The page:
My friend recently received an email regarding copyright infringement of app title in the app store. What surprises him is that, that company is asking for compensation from him individually, or would file a legal complaint.

I am wondering if this is possible. I mean, when copyright infringement takes place in the app store, is it legitimate to ask for compensation from that individual?

  • 1
    Your friend took something from them, why would your friend think they wouldn't have to compensate for that? – Nij Nov 30 '16 at 17:49
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    What country is this in? In the United States, titles and product names are not eligible for copyright because they are too short. You could be committing trademark infringement, by causing confusion about the identity or source of a product, but that is a completely different issue. Are you sure the email makes a copyright complaint? – apsillers Nov 30 '16 at 19:18
  • @Nij Hm... I guess what he is thinking is that, the worst case is probably the app being removed by the app store. And the title copyright is kind of in the grey region. – zeroflaw Nov 30 '16 at 23:37
  • @apsillers Thanks for your document. Sorry that maybe i am confused. I think you are probably pointing the right thing - 'Trademark infringement'. In that case, is it legitimate? (i will change my question after the verification) – zeroflaw Nov 30 '16 at 23:40
  • @apsillers it is an asian receiving email from a probably non-asian... by the way, it is app-store related. – zeroflaw Dec 1 '16 at 0:32

Be aware that there are lots of scammers around who make untrue threats to make you pay money. There might be hundreds of developers who got a very similar email from the same person.

It is very, very unlikely that the title of an app would constitute copyright infringement. Trademark violation perhaps, but not copyright infringement. Even if it did, the normal steps would be send a DMCA notice to Apple, and then either be happy that your app is gone, or to sue you. Asking for payment seems very dodgy.

I would first make sure that there is a legitimate business asking for money, with a legitimate copyright. Preferably a business older than the title of the app. And there must be no payment unless you get a written statement of which copyright they own (so you can sue them for fraud if they are lying), and a guarantee that there will be no further action. "Pay me or I take you to court" alone means they can still take you to court after paying.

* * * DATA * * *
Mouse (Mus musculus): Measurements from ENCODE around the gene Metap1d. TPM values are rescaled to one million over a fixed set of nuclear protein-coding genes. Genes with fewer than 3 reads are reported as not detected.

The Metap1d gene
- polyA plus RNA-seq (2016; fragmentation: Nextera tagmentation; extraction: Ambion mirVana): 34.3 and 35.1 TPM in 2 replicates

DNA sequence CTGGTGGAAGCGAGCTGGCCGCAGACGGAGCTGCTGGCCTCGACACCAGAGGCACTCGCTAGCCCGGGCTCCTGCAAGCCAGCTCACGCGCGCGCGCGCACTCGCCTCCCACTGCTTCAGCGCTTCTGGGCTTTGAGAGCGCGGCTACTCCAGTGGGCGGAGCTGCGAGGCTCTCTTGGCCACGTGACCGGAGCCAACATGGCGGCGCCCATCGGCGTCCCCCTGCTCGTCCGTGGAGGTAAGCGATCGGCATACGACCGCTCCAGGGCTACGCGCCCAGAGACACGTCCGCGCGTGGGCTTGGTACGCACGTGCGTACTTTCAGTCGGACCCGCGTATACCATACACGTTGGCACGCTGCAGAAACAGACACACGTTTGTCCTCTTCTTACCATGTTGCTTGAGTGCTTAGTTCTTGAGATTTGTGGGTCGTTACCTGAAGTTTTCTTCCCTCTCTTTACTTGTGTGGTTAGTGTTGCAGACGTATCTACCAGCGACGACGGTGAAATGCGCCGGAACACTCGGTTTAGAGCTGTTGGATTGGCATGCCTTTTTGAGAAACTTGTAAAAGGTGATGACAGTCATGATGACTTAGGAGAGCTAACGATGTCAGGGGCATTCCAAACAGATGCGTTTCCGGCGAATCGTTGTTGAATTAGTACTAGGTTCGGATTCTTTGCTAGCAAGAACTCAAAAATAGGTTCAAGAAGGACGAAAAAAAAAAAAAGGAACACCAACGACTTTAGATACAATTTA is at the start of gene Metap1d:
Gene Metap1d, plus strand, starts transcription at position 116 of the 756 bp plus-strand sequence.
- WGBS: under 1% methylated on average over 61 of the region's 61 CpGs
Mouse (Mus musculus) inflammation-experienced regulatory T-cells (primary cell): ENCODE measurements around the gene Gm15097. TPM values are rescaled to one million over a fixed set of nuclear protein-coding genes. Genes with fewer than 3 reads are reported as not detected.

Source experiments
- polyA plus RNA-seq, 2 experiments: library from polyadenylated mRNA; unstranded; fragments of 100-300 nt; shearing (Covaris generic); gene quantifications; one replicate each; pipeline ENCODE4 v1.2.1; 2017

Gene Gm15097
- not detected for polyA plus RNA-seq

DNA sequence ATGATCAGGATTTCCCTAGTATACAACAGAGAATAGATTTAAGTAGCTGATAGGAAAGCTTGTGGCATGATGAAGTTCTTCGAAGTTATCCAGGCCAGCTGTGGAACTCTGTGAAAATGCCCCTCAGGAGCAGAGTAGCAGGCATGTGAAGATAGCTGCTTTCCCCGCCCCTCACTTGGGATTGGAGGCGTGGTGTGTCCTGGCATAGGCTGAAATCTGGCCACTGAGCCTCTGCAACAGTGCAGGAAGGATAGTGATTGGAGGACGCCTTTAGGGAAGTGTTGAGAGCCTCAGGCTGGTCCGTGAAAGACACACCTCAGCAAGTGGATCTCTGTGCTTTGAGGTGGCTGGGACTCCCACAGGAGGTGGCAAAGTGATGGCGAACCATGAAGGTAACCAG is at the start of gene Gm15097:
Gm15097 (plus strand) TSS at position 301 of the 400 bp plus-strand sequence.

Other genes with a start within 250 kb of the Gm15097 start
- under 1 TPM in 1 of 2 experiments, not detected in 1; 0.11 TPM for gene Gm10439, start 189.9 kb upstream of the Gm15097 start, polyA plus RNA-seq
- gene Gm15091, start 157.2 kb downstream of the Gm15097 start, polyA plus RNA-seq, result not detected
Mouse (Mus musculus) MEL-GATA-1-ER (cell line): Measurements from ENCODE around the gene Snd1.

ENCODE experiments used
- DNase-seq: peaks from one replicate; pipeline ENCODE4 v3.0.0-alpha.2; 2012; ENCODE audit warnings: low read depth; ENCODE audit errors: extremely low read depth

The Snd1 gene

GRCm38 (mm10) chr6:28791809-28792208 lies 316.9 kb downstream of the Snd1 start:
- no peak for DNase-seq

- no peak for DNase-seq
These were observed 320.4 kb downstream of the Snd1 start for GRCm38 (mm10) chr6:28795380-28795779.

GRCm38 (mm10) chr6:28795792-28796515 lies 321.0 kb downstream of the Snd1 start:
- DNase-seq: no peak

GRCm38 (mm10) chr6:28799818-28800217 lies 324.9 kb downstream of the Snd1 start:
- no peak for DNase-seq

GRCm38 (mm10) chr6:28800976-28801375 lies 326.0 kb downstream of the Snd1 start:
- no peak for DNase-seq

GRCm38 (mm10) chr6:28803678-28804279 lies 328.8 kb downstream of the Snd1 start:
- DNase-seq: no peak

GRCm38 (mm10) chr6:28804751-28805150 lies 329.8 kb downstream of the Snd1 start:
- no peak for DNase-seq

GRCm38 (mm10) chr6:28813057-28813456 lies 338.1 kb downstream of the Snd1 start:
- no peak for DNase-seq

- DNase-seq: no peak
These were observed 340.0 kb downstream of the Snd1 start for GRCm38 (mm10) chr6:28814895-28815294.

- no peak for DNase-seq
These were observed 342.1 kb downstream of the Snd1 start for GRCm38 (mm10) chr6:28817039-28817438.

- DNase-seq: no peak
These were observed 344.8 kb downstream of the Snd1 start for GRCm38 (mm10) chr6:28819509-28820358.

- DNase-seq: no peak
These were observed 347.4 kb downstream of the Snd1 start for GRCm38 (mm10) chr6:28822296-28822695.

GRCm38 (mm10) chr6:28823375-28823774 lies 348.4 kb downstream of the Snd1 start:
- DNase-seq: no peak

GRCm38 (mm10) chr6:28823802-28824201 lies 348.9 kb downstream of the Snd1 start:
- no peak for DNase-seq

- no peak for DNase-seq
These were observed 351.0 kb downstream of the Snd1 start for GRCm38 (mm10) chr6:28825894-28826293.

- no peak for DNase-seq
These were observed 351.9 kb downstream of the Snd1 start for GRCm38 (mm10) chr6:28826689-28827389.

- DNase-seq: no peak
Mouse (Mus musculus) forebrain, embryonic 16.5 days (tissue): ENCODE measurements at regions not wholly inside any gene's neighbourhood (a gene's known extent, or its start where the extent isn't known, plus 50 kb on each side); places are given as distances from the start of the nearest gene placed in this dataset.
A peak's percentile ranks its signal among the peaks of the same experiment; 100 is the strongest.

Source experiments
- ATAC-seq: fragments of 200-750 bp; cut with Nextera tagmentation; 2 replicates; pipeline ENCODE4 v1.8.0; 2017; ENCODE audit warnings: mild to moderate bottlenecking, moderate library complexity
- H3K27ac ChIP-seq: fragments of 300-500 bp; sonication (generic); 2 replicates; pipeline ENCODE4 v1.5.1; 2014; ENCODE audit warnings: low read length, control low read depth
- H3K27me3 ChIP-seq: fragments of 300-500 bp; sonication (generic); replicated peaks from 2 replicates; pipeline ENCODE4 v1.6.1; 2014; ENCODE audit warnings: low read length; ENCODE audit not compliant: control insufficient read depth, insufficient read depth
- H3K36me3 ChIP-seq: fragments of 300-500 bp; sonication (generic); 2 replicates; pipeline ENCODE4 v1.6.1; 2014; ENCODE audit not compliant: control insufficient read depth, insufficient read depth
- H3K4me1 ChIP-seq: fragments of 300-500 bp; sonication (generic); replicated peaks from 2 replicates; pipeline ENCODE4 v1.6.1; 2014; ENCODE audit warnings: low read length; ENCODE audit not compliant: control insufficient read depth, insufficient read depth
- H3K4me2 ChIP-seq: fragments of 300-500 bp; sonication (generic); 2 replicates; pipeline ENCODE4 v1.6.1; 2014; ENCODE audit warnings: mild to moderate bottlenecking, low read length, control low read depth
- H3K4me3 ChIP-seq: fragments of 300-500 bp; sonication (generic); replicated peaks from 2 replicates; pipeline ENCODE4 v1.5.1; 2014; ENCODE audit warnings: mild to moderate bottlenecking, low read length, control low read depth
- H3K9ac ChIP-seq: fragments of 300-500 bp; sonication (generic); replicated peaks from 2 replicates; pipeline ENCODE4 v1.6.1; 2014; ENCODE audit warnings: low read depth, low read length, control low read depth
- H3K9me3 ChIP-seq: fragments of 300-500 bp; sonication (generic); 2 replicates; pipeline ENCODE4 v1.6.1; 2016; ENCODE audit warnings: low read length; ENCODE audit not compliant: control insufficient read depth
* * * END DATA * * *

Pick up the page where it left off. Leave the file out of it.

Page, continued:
Also remember that "copyright" is about the right to copy. If you use the same application name as somebody else by coincidence, that's not copying. For copyright infringement, you must have actually copied something. (Of course you can be sued and lose if someone convinces a judge that you copied, even if you didn't).

  • Your words are more practical. "the normal steps would be send a DMCA notice to Apple ..." Thank you. – zeroflaw Dec 3 '16 at 12:12

Copyright infringement is a legal issue.

The injured party is entitled to seek damages from the alleged infringer: either actual damages or a statutory amount per copy (i.e. per download). Unless the infringer agrees to pay they need to go to court to get the money. Whether this is worthwhile for them depends on how easy it is to prove the infringement, the amount what they expect to gain, their assessment of the infringer's ability to pay without going broke and how much it costs to pursue. "What they expect to gain" may include publicity: if they think that pursuing the infringer sends a message to others they may do it even at a cost.

Copyright infringement is also a criminal matter where the state can seek criminal sanctions like fines and jail time.

Your friend should hire a lawyer.

  • Thank you for your information. Allow me to ask a little more, if he removes the app from the app-store immediately, is the case still valid? From what he told me, the 'injured party' seems insisting on the compensation. – zeroflaw Dec 1 '16 at 0:36
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    Yes, he is liable for compensation for the breach - he is likely to trigger a criminal case if the infringement is ongoing. – Dale M Dec 1 '16 at 1:54

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